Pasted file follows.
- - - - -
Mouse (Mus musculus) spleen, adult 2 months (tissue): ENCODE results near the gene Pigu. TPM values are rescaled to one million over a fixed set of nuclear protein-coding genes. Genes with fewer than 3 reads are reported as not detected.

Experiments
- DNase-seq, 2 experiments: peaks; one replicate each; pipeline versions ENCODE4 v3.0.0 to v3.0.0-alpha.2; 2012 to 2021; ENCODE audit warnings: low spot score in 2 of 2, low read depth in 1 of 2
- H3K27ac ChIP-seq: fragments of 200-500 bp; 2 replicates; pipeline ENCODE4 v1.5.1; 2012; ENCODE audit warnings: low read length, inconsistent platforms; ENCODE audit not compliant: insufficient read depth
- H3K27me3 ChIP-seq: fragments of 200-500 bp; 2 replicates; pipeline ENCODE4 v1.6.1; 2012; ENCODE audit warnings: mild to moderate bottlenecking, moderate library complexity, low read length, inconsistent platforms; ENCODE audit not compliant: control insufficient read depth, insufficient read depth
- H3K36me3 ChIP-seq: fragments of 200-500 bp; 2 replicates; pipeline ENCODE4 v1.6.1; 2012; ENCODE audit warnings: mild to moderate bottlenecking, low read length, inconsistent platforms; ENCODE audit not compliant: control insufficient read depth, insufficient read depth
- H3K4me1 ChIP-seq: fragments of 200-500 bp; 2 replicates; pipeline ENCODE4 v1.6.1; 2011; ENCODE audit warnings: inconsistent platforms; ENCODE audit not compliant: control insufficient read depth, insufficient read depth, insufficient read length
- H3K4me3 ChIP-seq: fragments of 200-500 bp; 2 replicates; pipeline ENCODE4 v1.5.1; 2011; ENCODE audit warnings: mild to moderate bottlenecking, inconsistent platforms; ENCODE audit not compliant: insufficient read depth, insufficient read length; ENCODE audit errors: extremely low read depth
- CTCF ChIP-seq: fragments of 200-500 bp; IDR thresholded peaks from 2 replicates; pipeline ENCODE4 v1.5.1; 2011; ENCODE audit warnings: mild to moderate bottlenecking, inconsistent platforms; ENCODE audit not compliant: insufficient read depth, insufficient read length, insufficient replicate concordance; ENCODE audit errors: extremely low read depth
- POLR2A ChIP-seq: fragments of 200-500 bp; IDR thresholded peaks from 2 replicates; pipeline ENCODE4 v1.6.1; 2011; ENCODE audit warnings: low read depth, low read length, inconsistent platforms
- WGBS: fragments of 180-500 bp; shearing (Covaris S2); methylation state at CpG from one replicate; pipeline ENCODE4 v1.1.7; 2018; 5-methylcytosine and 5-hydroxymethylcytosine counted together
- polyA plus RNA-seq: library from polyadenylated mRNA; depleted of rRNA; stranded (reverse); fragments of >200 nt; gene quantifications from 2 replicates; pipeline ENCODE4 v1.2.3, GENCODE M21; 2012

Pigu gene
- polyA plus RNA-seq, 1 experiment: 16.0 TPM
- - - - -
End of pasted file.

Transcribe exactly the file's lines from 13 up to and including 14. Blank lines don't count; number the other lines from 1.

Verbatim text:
Pigu gene
- polyA plus RNA-seq, 1 experiment: 16.0 TPM